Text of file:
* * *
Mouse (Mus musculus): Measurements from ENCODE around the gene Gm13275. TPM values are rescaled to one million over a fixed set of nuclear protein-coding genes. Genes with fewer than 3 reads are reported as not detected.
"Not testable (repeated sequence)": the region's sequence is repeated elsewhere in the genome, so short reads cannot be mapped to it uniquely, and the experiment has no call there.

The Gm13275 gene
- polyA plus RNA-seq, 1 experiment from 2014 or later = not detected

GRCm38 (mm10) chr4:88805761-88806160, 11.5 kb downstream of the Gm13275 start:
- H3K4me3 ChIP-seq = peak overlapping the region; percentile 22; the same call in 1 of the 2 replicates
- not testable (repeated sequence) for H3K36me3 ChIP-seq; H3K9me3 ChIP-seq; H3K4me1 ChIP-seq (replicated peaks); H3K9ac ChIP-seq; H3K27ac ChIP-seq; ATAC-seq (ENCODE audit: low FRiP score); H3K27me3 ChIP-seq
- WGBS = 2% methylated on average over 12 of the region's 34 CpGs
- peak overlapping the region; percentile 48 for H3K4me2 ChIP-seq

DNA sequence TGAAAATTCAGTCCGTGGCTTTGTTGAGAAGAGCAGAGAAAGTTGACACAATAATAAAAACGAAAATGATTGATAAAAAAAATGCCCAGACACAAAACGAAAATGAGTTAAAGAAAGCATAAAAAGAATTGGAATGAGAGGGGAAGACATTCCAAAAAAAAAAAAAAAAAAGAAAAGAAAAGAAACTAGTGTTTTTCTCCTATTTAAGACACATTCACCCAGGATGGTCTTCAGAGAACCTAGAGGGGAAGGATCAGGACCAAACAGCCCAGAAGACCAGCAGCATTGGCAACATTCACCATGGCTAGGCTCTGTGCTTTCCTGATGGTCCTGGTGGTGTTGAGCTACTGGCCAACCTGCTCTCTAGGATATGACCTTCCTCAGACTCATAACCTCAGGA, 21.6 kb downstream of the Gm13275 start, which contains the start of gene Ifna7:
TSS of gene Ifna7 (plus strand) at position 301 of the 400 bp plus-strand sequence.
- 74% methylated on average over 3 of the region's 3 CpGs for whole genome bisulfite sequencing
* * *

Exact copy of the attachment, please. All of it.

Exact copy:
Mouse (Mus musculus): Measurements from ENCODE around the gene Gm13275. TPM values are rescaled to one million over a fixed set of nuclear protein-coding genes. Genes with fewer than 3 reads are reported as not detected.
"Not testable (repeated sequence)": the region's sequence is repeated elsewhere in the genome, so short reads cannot be mapped to it uniquely, and the experiment has no call there.

The Gm13275 gene
- polyA plus RNA-seq, 1 experiment from 2014 or later = not detected

GRCm38 (mm10) chr4:88805761-88806160, 11.5 kb downstream of the Gm13275 start:
- H3K4me3 ChIP-seq = peak overlapping the region; percentile 22; the same call in 1 of the 2 replicates
- not testable (repeated sequence) for H3K36me3 ChIP-seq; H3K9me3 ChIP-seq; H3K4me1 ChIP-seq (replicated peaks); H3K9ac ChIP-seq; H3K27ac ChIP-seq; ATAC-seq (ENCODE audit: low FRiP score); H3K27me3 ChIP-seq
- WGBS = 2% methylated on average over 12 of the region's 34 CpGs
- peak overlapping the region; percentile 48 for H3K4me2 ChIP-seq

DNA sequence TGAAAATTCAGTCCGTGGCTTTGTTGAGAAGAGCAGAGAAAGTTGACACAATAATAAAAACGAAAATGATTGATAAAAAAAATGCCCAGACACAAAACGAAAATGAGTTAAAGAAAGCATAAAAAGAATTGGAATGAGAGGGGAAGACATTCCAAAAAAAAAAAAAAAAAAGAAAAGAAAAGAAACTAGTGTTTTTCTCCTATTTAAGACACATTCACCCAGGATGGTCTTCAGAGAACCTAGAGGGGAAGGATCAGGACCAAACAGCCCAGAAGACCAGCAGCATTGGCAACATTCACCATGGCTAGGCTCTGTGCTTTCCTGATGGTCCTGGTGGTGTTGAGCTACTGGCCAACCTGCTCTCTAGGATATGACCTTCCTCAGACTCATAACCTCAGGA, 21.6 kb downstream of the Gm13275 start, which contains the start of gene Ifna7:
TSS of gene Ifna7 (plus strand) at position 301 of the 400 bp plus-strand sequence.
- 74% methylated on average over 3 of the region's 3 CpGs for whole genome bisulfite sequencing